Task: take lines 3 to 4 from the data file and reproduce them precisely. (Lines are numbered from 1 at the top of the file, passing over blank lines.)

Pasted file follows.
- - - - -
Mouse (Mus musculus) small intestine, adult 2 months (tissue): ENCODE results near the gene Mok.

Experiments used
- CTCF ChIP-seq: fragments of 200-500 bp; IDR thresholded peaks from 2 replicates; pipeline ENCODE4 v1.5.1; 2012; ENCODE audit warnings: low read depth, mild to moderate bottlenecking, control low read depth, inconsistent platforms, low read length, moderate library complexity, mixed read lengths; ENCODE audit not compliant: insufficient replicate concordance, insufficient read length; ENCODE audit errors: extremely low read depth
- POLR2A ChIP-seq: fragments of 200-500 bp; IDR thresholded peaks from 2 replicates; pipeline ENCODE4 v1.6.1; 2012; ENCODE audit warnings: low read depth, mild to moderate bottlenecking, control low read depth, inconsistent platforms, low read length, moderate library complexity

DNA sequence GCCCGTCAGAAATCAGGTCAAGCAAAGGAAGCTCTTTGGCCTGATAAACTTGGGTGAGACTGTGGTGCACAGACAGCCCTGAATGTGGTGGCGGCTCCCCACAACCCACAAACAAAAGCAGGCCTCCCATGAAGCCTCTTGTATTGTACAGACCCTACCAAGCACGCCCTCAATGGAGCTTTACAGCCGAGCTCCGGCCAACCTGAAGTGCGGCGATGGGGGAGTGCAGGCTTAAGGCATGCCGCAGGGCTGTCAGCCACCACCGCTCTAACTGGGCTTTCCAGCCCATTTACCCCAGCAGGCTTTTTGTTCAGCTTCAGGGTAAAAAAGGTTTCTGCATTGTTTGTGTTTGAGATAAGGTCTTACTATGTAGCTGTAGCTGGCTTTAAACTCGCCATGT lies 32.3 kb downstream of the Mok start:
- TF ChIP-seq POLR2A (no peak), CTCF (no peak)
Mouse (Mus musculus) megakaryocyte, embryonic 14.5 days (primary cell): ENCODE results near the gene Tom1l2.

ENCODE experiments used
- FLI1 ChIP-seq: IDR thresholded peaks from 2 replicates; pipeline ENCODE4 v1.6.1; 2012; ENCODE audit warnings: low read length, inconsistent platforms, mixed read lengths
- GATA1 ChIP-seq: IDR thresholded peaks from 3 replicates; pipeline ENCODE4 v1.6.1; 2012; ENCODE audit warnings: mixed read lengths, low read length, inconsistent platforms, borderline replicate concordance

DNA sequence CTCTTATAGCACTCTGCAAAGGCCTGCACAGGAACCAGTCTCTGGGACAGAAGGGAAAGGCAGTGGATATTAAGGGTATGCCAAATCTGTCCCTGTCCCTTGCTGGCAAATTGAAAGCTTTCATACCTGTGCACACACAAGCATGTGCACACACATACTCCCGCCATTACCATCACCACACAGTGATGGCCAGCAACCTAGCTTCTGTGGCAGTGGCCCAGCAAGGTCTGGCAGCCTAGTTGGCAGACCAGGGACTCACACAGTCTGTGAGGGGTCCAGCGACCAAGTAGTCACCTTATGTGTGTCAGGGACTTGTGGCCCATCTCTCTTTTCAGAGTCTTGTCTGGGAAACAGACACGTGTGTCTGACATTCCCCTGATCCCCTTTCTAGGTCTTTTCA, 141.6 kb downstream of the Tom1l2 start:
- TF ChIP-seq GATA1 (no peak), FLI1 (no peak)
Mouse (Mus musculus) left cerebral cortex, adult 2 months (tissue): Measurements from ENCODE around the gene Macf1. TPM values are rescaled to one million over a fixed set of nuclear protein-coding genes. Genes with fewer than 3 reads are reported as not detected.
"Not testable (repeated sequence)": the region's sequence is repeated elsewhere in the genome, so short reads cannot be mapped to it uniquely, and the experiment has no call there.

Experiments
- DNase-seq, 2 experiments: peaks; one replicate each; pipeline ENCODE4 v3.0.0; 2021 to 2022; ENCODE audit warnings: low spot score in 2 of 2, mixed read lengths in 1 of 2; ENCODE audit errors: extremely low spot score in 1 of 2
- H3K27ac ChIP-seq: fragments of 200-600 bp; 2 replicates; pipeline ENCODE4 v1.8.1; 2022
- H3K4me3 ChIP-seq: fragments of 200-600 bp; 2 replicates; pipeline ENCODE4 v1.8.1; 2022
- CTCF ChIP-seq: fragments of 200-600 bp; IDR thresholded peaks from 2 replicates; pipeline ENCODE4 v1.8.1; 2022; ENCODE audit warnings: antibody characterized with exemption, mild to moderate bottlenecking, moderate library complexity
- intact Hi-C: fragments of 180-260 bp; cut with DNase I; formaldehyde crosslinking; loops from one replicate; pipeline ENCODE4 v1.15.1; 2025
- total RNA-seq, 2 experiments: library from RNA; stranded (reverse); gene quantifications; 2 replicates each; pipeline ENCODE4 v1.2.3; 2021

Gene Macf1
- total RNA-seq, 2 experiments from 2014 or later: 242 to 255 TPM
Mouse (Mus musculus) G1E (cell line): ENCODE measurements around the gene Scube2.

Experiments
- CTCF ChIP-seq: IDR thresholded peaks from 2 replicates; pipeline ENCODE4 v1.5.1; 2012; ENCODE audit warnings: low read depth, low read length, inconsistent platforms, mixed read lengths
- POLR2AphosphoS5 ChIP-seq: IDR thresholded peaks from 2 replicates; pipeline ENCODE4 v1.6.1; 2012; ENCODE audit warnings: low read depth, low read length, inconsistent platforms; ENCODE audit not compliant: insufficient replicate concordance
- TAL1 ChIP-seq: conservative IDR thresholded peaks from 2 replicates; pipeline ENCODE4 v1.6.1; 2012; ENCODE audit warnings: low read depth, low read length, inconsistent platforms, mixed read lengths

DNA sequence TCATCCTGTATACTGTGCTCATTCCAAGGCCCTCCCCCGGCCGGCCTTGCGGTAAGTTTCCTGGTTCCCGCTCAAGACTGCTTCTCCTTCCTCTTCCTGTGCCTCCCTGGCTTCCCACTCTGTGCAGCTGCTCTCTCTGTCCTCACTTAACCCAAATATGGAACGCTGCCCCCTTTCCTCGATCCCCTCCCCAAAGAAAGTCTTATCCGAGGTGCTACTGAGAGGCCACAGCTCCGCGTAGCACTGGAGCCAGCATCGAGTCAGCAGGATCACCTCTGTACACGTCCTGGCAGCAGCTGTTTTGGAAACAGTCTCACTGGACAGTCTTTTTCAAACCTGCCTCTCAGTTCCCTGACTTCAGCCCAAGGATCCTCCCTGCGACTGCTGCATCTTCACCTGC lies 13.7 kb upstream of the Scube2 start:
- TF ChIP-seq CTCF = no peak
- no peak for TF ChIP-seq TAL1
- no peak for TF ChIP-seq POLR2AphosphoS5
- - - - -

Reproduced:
- CTCF ChIP-seq: fragments of 200-500 bp; IDR thresholded peaks from 2 replicates; pipeline ENCODE4 v1.5.1; 2012; ENCODE audit warnings: low read depth, mild to moderate bottlenecking, control low read depth, inconsistent platforms, low read length, moderate library complexity, mixed read lengths; ENCODE audit not compliant: insufficient replicate concordance, insufficient read length; ENCODE audit errors: extremely low read depth
- POLR2A ChIP-seq: fragments of 200-500 bp; IDR thresholded peaks from 2 replicates; pipeline ENCODE4 v1.6.1; 2012; ENCODE audit warnings: low read depth, mild to moderate bottlenecking, control low read depth, inconsistent platforms, low read length, moderate library complexity